The Grail Knights

   Professor Goetz has suggested (rightly, I think) that the vow of absolute anonymity required of Wolfram’s knights of the Castle of the Grail – which was something very different from anything required of a Round Table night – can have had as a model only the vow of the Fidai of the Mohammedan Assassins: a mystic-revolutionary, fanatical Shi’ite sect of Islam, devoted to the service of the Hidden Imam, who, as the “true” leader of Islam, in secret opposition to the orthodox caliphate, might be thought comparable in import to the hidden Castle of the Grail, in contrast to the visible Church of Rome.  The hidden fairy hills of the old Celtic gods; the Hidden Imam of Islam; the Kingdom of the Father, spread upon the earth, unseen; and the Land under Waves, of Eternal Life!   In the Indian Katha Upanishad we read:

Though It is hidden in all things

That Universal Self (atman) does not shine forth

Yet is seen by subtle seers

Of subtle mind and subtle sight.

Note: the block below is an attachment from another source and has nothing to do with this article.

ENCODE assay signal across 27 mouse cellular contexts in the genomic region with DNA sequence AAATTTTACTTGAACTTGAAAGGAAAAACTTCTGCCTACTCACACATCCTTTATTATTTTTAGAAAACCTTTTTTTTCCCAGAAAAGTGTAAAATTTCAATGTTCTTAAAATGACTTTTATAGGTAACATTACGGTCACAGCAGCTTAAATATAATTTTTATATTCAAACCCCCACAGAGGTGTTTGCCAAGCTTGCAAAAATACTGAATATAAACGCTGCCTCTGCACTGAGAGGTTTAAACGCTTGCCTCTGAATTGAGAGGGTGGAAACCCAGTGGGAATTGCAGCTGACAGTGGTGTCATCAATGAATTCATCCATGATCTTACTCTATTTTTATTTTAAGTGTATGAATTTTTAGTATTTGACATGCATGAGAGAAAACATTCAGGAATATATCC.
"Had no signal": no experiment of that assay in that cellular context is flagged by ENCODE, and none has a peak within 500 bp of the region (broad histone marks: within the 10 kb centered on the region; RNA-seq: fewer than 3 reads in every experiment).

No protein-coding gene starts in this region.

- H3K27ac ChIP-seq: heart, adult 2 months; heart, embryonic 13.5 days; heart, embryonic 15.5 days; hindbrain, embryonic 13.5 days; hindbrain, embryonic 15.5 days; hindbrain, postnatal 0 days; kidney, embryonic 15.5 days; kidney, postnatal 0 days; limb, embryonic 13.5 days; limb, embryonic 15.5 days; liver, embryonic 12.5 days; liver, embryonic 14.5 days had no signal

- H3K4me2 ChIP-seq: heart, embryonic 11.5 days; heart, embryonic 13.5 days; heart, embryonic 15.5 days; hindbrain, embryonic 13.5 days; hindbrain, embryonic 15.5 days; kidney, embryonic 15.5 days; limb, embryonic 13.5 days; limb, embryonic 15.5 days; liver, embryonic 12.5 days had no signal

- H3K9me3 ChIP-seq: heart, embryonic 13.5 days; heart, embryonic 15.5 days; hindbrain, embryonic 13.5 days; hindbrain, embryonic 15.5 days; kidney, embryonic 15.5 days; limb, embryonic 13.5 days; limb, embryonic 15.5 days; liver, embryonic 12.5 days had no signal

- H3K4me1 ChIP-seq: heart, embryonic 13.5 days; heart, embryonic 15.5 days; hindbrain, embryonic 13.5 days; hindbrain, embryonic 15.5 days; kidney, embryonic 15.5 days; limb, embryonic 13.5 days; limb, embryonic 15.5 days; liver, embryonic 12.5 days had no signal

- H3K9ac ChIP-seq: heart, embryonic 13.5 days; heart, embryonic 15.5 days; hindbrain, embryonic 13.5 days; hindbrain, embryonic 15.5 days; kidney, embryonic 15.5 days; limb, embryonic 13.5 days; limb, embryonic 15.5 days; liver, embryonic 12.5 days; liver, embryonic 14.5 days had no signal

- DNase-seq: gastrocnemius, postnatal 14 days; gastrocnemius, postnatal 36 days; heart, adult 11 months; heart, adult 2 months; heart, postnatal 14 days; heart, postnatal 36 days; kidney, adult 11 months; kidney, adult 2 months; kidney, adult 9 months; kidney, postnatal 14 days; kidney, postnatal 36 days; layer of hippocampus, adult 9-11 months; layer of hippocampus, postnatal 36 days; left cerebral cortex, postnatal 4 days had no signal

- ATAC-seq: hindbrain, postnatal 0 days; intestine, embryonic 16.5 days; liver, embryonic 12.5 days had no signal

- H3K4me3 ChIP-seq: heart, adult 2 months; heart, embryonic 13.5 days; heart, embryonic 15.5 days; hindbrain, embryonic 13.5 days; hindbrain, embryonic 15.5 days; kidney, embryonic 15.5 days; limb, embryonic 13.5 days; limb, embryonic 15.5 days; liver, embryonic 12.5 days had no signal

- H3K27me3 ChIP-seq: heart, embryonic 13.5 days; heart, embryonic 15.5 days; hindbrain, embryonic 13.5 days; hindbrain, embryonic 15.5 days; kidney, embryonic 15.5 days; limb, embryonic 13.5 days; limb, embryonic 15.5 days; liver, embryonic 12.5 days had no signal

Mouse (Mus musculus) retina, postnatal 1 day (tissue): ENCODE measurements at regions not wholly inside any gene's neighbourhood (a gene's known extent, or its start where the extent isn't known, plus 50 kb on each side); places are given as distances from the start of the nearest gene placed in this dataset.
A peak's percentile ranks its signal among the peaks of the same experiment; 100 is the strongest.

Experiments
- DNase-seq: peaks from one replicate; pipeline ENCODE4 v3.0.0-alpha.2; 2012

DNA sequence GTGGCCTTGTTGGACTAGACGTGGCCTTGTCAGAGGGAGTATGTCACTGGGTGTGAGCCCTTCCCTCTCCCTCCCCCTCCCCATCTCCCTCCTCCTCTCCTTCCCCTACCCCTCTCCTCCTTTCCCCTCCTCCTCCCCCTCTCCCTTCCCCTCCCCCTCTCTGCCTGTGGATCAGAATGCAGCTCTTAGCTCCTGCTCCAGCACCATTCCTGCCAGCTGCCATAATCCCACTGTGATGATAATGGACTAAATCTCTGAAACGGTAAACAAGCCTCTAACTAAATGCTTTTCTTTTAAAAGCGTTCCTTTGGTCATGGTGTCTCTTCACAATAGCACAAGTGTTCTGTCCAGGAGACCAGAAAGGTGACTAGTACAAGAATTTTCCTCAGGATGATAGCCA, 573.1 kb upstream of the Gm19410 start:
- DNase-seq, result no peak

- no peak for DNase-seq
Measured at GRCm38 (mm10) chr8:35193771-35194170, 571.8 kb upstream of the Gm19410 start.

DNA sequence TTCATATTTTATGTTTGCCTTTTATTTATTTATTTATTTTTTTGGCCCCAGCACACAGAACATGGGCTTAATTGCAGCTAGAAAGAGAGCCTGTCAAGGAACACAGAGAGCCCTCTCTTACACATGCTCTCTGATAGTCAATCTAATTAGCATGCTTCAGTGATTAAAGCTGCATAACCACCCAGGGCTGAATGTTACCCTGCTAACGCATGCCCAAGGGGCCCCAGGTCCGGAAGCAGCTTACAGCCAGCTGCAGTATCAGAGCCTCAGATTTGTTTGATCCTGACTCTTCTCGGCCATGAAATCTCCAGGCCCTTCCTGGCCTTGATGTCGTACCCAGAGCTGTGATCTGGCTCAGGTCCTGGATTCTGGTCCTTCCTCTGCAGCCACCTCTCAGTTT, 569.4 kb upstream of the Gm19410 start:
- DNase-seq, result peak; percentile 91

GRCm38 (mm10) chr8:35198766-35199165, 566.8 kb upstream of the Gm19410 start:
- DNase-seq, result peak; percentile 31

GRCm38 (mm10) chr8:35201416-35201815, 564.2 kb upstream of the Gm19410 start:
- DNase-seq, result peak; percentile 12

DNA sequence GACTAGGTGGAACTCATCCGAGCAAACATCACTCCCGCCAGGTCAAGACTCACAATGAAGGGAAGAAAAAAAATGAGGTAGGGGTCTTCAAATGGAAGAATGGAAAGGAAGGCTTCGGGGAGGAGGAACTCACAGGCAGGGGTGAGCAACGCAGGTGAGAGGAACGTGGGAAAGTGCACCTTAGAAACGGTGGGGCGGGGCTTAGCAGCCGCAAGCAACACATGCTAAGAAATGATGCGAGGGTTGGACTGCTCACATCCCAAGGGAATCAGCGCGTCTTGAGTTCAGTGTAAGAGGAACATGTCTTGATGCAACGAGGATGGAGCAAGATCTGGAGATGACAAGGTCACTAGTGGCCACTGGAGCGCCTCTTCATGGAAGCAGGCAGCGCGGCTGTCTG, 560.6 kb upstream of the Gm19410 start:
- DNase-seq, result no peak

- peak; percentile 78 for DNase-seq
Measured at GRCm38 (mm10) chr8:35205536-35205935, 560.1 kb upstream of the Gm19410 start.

In his beautiful essay “On the Basis of Morality,” Schopenhauer asks the following question: How is it that a human being can so experience the pain and peril of another, that, forgetting his own well-being, he comes spontaneously to that other person’s rescue?  How is it that what we generally take to be the first law of nature, self-preservation, can be thus suddenly suspended, so that even at the risk of death one moves on impulse to another’s rescue?  And the answer he gives is this: such a move is inspired by a metaphysical truth and realization, namely, that we and that other are one, our sense and experience of separateness being of a secondary order, a mere effect of the way in which the light-world consciousness experiences objects within a conditioning frame of space and time.  More deeply, more truly, we are of one consciousness and one life.  Compassion (German: Mitleid, “cosuffering”), unself-conscious love transcends the divisive experience of opposites: I and thou, good and evil, Christian and heathen, birth and death.  And the experience of the Grail, in Wolfram’s reading, is of this unity, or identity beyond contrariety.  Indeed, the very sense of his hero’s name, Parzival, he reads as perce le val, right throught the middle (rehte enmitten durch).  And not righteousness or self-righteousness but compassion alone is the key to the opening of this all-uniting Middle Way.   RG 89